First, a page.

China urgently needs to address the low use of child safety restraints in vehicles

Despite the strong evidence for child safety seats, their use is very low in China, say Xiaofeng Zhao, Qiongrui Zhao, and Hengfen Li

Road traffic injuries are the eighth leading cause of death globally and are responsible for around 1.35 million deaths every year. In China, an estimated 262 000 people died in road traffic accidents in 2017, with an unfortunate number of children among them. The WHO has previously estimated that more than 10 000 children aged under 15 are killed each year from road traffic injuries in deaths that are “entirely preventable.” 

Considering the high number of children killed in road traffic accidents, it is disappointing that China has yet to enact national legislation that makes the use of child restraint systems (seats) for younger children mandatory. It’s been estimated that in car crashes, child safety seats can reduce the risk of death and serious injury by 54% in toddlers and 71% in infants. Despite the strong supporting evidence for child safety seats, their use is very low in China. 

One survey in the city of Shantou found that only 1.1% of infants and toddlers, and about 10% of children aged 3 to 5, were using age-appropriate child restraint systems, which is much lower than in Australia (around 90%) and the US (between 89 and 92%). In metropolitan cities like Beijing, Shanghai, and Guangzhou, 40% of parents with children aged between 3 and 6 have said that they did have a car seat, but that they used them infrequently.

If China had legislation in place to enforce the use of child restraint systems, it would undoubtedly help to drive up usage rates. Several regions have introduced regional regulations that make the use of safety seats compulsory for children aged 4 and under (Shanghai and Shenzhen, for example), yet this is not the case nationally

The price of car seats has historically been very high in China, particularly for lower income households, which may be a factor in their low use. For example, one study found that factory workers in China would have to work 53.1 hours to be able to buy a car seat. The installation and disassembly of safety seats is also not sufficiently simple, which decreases their use. 

The public’s poor understanding of the benefits of safety seats also prevents their widespread uptake. This, when coupled with their high price, means that some parents do not buy a seat as they think it’s not worth the money. Even among those who do buy a seat, several common misconceptions about their advantages prevail and stop parents from using them. For example, one survey that questioned 4375 parents in Beijing, Shanghai, Guangzhou, Jinan, and Chongqing found that even among parents who do buy seats, some think their use is only necessary on longer trips outside urban areas or on trips at high speeds—based on the belief that such journeys are more hazardous. In addition, some parents and grandparents hold small children on their laps, believing that children are safer in their laps than in car seats.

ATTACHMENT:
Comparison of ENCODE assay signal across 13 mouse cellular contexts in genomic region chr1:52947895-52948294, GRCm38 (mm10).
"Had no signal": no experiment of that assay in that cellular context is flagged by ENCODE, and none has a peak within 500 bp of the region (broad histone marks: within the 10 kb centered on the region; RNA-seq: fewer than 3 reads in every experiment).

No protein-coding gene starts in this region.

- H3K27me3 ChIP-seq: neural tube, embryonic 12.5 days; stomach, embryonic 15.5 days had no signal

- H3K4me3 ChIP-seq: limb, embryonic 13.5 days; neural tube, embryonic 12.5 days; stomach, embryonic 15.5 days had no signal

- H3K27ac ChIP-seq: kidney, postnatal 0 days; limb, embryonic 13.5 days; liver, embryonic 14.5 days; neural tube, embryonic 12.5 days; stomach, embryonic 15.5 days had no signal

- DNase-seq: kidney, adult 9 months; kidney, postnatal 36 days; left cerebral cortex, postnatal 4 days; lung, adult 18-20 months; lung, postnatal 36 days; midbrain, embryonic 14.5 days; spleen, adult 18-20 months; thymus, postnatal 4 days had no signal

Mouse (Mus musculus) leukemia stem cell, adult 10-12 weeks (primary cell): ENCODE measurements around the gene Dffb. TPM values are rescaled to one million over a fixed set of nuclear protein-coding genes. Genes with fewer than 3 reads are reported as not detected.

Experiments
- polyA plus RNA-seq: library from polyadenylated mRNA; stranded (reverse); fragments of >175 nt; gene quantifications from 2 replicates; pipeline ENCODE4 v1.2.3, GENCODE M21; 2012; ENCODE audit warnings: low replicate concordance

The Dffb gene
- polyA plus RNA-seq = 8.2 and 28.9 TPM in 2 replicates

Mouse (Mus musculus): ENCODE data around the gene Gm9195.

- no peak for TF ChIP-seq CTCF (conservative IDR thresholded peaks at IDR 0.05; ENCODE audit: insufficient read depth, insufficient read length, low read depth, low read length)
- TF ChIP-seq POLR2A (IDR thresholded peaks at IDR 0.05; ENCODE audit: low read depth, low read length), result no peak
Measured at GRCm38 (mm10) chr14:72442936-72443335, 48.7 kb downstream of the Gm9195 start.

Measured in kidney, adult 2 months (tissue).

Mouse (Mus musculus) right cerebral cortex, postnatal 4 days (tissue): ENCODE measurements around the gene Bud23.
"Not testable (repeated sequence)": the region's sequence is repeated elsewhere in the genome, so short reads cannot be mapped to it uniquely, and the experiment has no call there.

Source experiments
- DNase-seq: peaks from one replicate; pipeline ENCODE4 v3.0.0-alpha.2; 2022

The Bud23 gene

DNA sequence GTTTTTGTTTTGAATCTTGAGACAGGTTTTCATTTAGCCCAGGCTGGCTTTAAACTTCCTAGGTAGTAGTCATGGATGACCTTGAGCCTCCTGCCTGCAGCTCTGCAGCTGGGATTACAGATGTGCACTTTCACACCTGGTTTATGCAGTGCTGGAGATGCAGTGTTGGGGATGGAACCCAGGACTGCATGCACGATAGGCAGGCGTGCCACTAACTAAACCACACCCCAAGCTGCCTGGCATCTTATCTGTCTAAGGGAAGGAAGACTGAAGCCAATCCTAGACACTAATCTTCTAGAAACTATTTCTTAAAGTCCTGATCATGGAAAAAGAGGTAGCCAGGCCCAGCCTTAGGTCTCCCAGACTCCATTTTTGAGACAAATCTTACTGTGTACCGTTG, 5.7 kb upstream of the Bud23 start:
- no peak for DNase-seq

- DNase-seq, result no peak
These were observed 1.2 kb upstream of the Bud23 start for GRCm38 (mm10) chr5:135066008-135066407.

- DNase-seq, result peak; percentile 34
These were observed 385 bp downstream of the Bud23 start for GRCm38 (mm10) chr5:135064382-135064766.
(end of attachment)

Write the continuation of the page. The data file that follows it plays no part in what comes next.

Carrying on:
Transport injuries are not just a major medical problem, but also a social one; they have a substantial impact on the affected families and healthcare services, as well as generating losses for the national economy. It’s therefore critical that there are strategies in place at a national level to protect the safety of children in vehicles. Towards this end, China’s driving test should cover the importance of using child safety restraints in vehicles. This would be one way to improve public awareness, but community education campaigns should also be carried out to publicise the benefits of installing child safety restraints and the risks if you don’t. 

Finally, relevant laws must be enacted as soon as possible to improve the situation: vehicles carrying children that are not equipped with child safety seats should not be permitted to go on the road. Those who break these laws should be penalised in the same way that we would discipline people for drinking alcohol and driving. These strategies could reduce the burden of traffic related deaths and generate substantial health benefits for China.

As the former director general of the World Health Organization, Chan Fung Fu-chun, said: “A country’s future lies with the young who cannot be lost in traffic accidents.”

Xiaofeng Zhao, MD, PHD, Department of psychiatry, the First Affiliated Hospital of Zhengzhou University, Zhengzhou, Henan, China. He specialises in social psychiatry and molecular psychiatry.

Competing interests: None declared.


Qiongrui Zhao, MD, Department of Service Center of Clinical Research, Henan Provincial People’s Hospital, Zhengzhou, Henan, China. She majors in epidemiology and health statistics and graduated from China Medical University, Shenyang, Liaoning.

Competing interests: None declared.


Hengfen Li, MD, is a professor in the Department of Psychiatry, the First Affiliated Hospital of Zhengzhou University, Zhengzhou, Henan, China. She is a psychiatrist specialising in the diagnosis, treatment, and prevention of major depressive disorder.

Competing interests: None declared.